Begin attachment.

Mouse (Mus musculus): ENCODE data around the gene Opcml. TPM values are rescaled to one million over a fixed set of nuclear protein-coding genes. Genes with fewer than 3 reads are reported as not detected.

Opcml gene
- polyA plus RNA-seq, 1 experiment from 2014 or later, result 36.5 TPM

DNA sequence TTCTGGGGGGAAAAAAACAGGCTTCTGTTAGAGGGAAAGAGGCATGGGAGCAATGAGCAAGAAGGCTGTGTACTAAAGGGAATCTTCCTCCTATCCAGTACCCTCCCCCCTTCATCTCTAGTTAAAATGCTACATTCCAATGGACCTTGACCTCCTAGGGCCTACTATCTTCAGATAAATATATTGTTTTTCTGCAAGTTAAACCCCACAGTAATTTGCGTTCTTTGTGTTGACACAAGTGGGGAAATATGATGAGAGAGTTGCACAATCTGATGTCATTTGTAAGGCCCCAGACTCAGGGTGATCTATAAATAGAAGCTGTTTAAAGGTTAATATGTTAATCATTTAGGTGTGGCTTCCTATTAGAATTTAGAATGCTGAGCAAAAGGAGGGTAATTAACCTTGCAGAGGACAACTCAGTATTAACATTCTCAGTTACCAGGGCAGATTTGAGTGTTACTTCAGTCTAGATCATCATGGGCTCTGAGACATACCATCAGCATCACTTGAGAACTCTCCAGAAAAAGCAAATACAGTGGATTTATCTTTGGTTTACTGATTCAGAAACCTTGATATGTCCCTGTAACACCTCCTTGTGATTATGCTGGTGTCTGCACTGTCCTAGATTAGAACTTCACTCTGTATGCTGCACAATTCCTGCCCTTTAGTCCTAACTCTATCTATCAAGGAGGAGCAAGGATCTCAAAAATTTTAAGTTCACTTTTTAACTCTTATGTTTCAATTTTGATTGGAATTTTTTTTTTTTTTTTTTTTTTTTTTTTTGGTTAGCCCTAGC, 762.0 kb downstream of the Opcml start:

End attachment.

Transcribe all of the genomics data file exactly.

Mouse (Mus musculus): ENCODE data around the gene Opcml. TPM values are rescaled to one million over a fixed set of nuclear protein-coding genes. Genes with fewer than 3 reads are reported as not detected.

Opcml gene
- polyA plus RNA-seq, 1 experiment from 2014 or later, result 36.5 TPM

DNA sequence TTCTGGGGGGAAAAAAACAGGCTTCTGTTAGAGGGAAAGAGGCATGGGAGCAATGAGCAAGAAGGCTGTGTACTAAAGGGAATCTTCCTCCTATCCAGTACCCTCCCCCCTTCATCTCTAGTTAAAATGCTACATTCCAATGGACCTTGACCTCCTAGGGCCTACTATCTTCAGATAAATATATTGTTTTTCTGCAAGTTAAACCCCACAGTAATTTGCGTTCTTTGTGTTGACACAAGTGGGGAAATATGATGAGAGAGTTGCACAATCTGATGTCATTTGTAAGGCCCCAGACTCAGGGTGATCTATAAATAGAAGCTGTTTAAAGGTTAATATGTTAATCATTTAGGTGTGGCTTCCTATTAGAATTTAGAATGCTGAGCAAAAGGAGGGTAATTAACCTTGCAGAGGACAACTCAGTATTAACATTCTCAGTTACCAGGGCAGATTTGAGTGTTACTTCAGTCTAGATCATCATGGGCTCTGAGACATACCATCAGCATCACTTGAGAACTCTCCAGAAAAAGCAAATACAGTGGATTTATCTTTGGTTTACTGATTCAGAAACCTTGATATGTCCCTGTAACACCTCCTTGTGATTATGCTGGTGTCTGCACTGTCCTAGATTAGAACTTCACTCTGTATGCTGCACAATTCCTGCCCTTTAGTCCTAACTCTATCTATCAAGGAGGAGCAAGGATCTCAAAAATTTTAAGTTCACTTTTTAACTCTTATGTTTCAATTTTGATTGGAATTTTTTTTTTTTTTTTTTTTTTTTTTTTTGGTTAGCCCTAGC, 762.0 kb downstream of the Opcml start: